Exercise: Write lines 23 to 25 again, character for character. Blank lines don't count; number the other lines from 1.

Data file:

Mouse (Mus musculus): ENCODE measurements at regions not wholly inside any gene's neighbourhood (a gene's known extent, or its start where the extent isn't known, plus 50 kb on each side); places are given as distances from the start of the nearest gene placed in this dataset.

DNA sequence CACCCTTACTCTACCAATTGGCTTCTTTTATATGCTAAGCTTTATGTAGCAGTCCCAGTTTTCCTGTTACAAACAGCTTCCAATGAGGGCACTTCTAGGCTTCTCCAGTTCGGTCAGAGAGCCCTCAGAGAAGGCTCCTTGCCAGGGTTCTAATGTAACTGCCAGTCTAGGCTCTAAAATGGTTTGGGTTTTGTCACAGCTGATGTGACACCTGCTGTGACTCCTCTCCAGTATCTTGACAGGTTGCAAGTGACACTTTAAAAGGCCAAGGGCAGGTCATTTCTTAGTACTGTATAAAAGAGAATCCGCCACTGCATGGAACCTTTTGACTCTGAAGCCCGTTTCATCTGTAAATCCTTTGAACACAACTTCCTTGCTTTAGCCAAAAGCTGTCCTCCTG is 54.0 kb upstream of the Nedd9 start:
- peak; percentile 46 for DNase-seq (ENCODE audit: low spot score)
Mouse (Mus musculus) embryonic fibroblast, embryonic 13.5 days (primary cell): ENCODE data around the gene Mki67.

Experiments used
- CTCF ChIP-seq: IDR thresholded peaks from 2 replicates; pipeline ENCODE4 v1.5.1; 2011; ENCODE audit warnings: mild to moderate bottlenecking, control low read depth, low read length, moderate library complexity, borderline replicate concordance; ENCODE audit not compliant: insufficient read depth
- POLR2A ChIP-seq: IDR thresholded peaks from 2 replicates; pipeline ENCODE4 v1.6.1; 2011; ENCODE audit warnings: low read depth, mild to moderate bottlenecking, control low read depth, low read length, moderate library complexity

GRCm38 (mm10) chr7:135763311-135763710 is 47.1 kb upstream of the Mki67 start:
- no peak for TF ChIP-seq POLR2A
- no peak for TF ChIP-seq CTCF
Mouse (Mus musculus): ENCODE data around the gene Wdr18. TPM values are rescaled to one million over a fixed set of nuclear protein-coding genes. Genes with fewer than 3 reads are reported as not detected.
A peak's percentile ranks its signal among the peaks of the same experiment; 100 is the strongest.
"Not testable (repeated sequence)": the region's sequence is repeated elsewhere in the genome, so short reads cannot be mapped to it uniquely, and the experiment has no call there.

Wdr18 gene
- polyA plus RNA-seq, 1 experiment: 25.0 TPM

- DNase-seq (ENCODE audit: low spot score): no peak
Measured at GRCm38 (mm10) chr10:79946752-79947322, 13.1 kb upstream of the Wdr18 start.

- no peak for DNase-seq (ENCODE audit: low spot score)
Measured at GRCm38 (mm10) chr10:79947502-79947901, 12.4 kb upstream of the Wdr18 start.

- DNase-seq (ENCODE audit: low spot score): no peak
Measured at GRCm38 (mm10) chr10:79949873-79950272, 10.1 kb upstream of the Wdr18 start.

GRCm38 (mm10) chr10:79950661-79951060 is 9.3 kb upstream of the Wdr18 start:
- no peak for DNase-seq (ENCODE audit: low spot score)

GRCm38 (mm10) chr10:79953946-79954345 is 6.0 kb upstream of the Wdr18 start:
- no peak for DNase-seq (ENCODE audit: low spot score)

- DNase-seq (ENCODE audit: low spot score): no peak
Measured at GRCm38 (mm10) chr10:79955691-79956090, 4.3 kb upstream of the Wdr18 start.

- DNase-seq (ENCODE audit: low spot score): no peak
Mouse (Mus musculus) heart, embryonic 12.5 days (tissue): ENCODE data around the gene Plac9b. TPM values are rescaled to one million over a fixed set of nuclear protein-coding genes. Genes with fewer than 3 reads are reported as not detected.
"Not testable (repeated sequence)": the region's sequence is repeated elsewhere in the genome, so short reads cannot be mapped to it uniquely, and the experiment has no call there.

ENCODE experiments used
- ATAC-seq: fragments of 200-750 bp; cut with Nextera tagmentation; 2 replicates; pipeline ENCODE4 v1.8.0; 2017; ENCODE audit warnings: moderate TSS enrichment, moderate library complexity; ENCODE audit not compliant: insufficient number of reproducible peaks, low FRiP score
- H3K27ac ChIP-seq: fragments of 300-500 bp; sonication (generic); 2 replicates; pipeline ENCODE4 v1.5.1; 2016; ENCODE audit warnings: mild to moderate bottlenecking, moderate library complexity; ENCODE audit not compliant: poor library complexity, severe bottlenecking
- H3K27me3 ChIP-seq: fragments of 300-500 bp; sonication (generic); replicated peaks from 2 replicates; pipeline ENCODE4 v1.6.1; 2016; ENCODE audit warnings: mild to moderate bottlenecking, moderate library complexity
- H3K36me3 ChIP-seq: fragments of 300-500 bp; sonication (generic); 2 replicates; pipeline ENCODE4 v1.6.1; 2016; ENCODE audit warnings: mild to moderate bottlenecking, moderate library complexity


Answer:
- no peak for DNase-seq (ENCODE audit: low spot score)

GRCm38 (mm10) chr10:79953946-79954345 is 6.0 kb upstream of the Wdr18 start:
- no peak for DNase-seq (ENCODE audit: low spot score)